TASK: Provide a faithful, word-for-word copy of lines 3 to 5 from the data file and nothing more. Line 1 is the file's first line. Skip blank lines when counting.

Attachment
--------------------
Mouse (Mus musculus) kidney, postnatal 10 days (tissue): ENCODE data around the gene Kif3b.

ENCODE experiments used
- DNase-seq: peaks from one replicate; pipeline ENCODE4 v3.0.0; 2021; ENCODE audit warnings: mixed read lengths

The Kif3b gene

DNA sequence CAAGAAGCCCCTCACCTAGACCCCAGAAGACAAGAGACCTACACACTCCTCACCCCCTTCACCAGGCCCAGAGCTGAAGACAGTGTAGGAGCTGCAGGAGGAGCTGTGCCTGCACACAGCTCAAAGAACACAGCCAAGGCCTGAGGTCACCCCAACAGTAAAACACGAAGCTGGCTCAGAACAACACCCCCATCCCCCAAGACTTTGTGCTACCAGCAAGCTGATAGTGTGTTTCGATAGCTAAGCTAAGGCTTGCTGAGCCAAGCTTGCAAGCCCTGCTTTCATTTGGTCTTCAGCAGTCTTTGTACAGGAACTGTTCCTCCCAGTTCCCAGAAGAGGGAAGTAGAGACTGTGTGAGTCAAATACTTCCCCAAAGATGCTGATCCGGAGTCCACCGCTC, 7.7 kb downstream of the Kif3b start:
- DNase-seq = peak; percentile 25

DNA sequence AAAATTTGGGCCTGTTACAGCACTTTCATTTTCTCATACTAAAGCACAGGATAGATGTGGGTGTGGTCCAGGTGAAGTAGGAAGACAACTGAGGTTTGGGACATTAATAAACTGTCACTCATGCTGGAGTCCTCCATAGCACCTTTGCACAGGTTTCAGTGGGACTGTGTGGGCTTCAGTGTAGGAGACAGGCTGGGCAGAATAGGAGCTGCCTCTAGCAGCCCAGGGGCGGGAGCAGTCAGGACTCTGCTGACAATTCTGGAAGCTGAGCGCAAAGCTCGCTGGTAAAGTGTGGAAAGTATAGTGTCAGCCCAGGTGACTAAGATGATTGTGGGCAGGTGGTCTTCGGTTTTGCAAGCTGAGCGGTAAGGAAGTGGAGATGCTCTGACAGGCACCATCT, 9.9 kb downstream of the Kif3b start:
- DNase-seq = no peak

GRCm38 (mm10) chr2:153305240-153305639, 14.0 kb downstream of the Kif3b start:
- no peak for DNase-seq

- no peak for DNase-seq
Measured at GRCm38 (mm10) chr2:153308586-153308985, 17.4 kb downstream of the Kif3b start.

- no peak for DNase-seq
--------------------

- DNase-seq: peaks from one replicate; pipeline ENCODE4 v3.0.0; 2021; ENCODE audit warnings: mixed read lengths

The Kif3b gene

DNA sequence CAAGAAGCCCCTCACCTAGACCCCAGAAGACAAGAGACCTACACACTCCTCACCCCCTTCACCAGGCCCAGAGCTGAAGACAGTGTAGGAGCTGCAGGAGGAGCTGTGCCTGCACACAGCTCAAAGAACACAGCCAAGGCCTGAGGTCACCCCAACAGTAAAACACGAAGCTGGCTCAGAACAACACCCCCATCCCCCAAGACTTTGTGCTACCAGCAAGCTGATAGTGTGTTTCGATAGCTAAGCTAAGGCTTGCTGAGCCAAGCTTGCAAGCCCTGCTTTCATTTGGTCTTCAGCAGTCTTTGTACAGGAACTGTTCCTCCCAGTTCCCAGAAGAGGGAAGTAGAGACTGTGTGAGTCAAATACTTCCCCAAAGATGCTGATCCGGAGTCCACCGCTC, 7.7 kb downstream of the Kif3b start: